Google's new web app compresses image files, saving space on your device and making websites load faster.
There are many websites that compress images, but Squoosh has some attractive features that make it worth a look. Squoosh was created to load images faster on websites. It's primarily aimed at web developers, but the interface is simple enough for anyone to use with features that most users will appreciate.
Squoosh stands out from other websites in ways; even though it's a web app it runs entirely in your browser. Once you've loaded Squoosh for the first time, you don't need an internet connection to compress or resize images, it does everything within the browser itself, performing compressions and conversions with good quality results.
Squoosh also shows changes to the image in real time using a 1:1 split screen that shows the original image, how it will look with changes, and how large the image file is expected to be.
It works in all major browsers, even mobile browsers. Now you can send smaller images from your device and reduce the amount of image storage used on your own device.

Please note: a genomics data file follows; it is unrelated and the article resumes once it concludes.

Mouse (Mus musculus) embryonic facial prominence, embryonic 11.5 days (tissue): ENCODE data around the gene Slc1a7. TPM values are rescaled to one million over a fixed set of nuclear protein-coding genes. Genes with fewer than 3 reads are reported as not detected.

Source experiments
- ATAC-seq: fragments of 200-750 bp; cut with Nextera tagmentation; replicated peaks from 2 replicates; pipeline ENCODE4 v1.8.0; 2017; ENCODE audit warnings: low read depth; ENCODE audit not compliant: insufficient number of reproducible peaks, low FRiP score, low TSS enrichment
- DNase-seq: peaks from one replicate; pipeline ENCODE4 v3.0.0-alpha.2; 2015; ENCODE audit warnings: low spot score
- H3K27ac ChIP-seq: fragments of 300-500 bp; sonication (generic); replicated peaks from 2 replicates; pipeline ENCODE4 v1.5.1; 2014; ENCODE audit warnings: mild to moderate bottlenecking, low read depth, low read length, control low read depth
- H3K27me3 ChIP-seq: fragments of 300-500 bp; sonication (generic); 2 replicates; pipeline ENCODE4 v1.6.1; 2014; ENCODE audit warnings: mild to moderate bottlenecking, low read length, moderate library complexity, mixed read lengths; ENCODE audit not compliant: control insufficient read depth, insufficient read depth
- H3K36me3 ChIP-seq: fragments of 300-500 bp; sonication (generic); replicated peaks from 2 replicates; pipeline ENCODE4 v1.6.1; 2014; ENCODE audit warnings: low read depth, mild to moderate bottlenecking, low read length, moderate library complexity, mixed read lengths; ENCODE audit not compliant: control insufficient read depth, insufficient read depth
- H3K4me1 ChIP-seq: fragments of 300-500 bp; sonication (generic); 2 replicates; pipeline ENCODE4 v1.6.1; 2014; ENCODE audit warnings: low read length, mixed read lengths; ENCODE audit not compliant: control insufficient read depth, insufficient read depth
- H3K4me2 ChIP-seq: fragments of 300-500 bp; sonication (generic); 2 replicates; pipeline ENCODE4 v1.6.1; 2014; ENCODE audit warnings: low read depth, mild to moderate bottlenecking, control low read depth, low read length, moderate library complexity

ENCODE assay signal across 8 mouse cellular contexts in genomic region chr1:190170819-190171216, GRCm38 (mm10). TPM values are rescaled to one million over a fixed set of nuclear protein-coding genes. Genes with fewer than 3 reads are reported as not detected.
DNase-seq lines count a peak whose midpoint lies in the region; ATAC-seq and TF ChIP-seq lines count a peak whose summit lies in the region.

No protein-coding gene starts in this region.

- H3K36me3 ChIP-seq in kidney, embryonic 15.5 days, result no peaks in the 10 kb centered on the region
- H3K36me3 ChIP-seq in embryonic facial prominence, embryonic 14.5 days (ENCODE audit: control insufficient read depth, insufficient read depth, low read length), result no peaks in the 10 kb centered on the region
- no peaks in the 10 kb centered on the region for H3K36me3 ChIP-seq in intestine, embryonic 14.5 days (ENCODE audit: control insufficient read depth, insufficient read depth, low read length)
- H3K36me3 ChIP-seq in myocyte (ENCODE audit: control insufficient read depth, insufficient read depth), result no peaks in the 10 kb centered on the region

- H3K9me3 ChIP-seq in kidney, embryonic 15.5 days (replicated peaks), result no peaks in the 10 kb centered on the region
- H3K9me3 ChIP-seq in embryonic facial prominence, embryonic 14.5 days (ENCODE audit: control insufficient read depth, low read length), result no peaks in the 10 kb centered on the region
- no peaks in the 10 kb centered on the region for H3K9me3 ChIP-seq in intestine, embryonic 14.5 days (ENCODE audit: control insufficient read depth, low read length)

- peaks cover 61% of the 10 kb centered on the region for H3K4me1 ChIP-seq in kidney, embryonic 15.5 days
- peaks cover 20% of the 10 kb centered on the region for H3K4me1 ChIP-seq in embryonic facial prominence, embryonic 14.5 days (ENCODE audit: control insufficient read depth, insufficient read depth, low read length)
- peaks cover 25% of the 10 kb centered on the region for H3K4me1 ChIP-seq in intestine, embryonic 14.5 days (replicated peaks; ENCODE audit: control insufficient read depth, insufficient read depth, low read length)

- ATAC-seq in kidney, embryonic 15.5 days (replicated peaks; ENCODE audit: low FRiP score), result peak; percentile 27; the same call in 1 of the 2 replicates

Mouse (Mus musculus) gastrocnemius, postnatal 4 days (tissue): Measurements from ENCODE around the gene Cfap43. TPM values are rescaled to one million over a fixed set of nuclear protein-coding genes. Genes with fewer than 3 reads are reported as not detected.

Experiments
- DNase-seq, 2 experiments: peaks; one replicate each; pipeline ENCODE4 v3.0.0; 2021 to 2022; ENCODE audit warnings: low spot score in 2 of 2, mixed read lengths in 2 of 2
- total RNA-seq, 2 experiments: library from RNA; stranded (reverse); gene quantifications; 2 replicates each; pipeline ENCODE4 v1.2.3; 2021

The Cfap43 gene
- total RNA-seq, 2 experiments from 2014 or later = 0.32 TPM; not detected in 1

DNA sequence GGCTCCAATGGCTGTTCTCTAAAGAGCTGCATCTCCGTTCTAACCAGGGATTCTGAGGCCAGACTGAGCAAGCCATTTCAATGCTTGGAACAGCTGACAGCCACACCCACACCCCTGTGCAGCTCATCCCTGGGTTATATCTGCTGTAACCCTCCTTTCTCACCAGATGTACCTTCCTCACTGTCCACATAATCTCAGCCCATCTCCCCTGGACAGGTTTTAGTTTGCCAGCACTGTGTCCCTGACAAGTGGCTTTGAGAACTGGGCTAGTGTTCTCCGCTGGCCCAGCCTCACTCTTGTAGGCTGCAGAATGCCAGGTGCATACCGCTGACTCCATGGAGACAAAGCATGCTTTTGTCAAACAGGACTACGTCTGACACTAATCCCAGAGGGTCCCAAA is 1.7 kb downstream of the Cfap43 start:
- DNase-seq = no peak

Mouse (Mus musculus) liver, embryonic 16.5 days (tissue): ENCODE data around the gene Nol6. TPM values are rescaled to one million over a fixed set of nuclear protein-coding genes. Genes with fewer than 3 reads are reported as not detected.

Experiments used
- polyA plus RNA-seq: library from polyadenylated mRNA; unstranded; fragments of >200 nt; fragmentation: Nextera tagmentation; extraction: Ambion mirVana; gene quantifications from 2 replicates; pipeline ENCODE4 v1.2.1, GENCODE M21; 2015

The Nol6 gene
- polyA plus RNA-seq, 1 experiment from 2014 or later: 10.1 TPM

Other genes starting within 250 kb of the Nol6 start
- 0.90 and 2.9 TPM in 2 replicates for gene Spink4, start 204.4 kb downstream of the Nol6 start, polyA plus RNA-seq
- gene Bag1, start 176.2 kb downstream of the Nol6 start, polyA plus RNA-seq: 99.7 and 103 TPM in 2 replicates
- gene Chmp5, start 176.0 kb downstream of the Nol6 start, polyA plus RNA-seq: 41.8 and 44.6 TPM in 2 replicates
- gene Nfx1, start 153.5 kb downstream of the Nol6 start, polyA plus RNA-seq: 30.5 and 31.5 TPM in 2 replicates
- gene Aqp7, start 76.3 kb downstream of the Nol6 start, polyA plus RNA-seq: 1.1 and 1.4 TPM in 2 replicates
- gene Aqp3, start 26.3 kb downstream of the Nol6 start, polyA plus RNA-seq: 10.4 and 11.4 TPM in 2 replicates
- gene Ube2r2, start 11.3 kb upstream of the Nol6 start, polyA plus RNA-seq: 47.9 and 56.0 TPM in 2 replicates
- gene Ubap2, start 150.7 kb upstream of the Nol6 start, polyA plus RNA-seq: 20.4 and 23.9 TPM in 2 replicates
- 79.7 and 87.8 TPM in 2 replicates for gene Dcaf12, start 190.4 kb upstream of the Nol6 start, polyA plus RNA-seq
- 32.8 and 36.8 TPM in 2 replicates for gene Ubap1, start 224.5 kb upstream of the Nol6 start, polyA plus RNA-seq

The interface is simple and use is pretty straightforward. Load an image and you'll be taken to the next screen where you can compress, convert and resize images. When you're done, tap or click the download icon to save the image locally.
Options include smoothing, resizing, dithering and color palette reduction, and zooming in and out.
Advanced options include Channels (Grayscale, RGB, YCbCr), progressive rendering, separate chroma quality, and more.
Squoosh supports a range of web formats such as JPG, MozJPEG, WebP, PNG. BMP, JPEG, Google's Webp, and Mozilla's Mozjpeg.
After you've loaded Squoosh for the first time you'll see a small pop up windows at the bottom of the screen that says Squoosh is ready to work offline. If you want to test it out, there are default images to choose from on the home screen. Squoosh is a good tool if you're working with one image at a time. If you need bulk conversions a different tool would be a better choice.
Squoosh isn't the only image optimization tool around. It was created to showcase new technologies and to promote Google's own lossy and lossless WebP image format. WebP is currently supported in Google's Chrome browser.
The Windows 10 October 2018 Update is slated to bring WebP support to Edge, and Mozilla plans on adding WebP support to Firefox 65, planned for release early next year.
If you find yourself with a WebP image file and need the image in a different format, you can convert it using
XnConvert (Windows, Mac and Linux) or an online convertor. Cloudconvert can convert almost anything to anything and is easy to use, or check out Convertio. Both are free with paid plans for bulk conversions.
Squoosh is an open source project. The code is available on GitHub if you're so inclined.
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